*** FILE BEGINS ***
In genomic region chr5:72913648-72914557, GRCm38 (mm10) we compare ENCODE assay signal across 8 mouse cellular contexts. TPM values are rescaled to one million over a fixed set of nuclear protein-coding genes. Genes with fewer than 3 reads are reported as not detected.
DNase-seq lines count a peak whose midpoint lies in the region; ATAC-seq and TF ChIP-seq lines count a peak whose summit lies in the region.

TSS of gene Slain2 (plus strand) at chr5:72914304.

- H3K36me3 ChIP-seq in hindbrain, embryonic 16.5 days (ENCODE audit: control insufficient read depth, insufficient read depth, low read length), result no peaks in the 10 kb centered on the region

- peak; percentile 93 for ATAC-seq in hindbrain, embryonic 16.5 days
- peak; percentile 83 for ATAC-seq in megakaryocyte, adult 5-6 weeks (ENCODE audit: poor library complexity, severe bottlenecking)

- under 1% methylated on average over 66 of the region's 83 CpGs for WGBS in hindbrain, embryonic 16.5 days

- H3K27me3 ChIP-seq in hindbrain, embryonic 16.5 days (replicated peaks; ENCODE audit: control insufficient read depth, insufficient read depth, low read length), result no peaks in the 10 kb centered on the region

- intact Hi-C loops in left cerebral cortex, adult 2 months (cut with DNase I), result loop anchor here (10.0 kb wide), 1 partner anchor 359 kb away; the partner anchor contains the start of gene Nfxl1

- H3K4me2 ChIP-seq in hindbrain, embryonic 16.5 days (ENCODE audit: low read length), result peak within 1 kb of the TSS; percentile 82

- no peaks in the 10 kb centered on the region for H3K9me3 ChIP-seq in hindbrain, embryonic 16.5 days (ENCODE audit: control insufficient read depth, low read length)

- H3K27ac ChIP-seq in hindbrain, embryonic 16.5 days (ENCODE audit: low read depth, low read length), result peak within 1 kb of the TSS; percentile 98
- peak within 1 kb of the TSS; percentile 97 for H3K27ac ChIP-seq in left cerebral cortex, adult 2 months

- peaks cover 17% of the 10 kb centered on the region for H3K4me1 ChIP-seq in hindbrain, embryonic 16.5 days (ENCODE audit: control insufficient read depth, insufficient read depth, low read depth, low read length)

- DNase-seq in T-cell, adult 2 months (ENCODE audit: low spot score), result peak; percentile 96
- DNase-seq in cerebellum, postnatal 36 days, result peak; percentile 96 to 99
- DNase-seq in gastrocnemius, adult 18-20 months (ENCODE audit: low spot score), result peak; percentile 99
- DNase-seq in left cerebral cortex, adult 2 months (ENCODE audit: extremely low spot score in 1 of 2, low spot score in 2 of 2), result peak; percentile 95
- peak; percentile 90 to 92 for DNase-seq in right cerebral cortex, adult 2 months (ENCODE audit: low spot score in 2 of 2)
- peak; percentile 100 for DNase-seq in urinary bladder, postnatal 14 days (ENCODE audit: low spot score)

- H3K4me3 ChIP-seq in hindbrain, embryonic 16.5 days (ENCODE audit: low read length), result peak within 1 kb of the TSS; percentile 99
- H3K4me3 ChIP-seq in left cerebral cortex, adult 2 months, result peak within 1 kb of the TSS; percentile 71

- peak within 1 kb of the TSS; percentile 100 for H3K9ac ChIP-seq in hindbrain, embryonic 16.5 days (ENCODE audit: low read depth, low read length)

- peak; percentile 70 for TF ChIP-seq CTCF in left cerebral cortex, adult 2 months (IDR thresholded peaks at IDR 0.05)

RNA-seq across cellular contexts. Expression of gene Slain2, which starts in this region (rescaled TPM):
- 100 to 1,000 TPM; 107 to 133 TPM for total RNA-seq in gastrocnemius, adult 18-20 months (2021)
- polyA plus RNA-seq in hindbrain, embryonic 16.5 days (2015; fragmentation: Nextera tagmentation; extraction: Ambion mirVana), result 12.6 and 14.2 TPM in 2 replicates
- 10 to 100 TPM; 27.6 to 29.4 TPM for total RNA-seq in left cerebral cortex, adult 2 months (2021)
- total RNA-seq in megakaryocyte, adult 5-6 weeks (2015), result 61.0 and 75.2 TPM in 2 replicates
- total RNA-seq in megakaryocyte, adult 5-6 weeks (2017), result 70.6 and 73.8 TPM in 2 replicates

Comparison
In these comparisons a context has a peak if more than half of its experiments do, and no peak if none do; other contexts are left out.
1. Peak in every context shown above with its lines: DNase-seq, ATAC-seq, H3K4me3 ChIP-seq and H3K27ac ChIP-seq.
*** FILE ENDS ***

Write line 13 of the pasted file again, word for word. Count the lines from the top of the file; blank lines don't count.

- peak within 1 kb of the TSS; percentile 97 for H3K27ac ChIP-seq in left cerebral cortex, adult 2 months